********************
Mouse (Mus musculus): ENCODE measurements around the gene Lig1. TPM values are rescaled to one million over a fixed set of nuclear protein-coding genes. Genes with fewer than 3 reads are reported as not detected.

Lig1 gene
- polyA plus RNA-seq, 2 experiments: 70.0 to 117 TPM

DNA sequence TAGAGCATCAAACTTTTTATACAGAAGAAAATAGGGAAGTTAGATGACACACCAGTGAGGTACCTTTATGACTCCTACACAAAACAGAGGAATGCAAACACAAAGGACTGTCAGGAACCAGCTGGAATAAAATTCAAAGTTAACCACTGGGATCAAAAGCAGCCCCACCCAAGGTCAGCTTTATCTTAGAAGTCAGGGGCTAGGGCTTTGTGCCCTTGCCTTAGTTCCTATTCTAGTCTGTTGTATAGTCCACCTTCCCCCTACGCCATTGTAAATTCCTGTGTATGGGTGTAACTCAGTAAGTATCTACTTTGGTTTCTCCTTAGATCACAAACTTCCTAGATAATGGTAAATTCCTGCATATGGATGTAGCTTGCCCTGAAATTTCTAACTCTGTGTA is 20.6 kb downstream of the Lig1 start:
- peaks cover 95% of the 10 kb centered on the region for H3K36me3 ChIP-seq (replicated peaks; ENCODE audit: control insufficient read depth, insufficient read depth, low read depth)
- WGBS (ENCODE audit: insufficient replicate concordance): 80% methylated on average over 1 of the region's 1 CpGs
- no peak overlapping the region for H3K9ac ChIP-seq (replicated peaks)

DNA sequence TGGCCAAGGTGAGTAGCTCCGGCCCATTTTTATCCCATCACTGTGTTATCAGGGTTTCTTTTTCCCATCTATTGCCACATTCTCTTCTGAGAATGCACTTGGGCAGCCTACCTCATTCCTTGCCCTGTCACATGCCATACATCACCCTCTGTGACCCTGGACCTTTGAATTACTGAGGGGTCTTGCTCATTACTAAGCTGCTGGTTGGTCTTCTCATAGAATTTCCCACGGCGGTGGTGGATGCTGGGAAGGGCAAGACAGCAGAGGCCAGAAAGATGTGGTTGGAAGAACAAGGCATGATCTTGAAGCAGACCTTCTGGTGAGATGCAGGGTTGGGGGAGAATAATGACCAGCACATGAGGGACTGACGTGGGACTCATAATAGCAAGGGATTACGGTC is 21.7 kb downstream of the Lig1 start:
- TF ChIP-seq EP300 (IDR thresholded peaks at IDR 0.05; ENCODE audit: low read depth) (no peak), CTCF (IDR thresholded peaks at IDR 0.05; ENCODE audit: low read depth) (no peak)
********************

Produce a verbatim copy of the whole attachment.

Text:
Mouse (Mus musculus): ENCODE measurements around the gene Lig1. TPM values are rescaled to one million over a fixed set of nuclear protein-coding genes. Genes with fewer than 3 reads are reported as not detected.

Lig1 gene
- polyA plus RNA-seq, 2 experiments: 70.0 to 117 TPM

DNA sequence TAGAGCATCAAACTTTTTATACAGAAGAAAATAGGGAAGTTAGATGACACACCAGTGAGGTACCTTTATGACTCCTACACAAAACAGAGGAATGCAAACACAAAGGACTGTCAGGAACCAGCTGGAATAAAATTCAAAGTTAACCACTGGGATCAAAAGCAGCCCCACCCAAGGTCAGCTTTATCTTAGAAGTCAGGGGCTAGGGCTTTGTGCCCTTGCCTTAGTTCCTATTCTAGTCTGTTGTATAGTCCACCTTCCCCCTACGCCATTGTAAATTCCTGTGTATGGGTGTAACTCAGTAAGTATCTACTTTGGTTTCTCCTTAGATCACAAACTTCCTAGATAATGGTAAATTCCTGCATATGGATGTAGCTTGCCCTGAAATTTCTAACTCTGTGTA is 20.6 kb downstream of the Lig1 start:
- peaks cover 95% of the 10 kb centered on the region for H3K36me3 ChIP-seq (replicated peaks; ENCODE audit: control insufficient read depth, insufficient read depth, low read depth)
- WGBS (ENCODE audit: insufficient replicate concordance): 80% methylated on average over 1 of the region's 1 CpGs
- no peak overlapping the region for H3K9ac ChIP-seq (replicated peaks)

DNA sequence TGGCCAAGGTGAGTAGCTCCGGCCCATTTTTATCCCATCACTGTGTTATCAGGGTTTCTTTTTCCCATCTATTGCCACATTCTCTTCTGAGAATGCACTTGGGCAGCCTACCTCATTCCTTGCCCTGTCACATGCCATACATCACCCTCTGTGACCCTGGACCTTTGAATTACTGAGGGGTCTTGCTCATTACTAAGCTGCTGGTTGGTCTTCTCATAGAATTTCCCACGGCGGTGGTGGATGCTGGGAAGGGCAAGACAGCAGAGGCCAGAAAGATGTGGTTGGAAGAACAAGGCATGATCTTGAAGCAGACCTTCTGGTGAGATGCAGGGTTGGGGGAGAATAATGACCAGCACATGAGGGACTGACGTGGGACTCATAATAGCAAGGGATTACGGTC is 21.7 kb downstream of the Lig1 start:
- TF ChIP-seq EP300 (IDR thresholded peaks at IDR 0.05; ENCODE audit: low read depth) (no peak), CTCF (IDR thresholded peaks at IDR 0.05; ENCODE audit: low read depth) (no peak)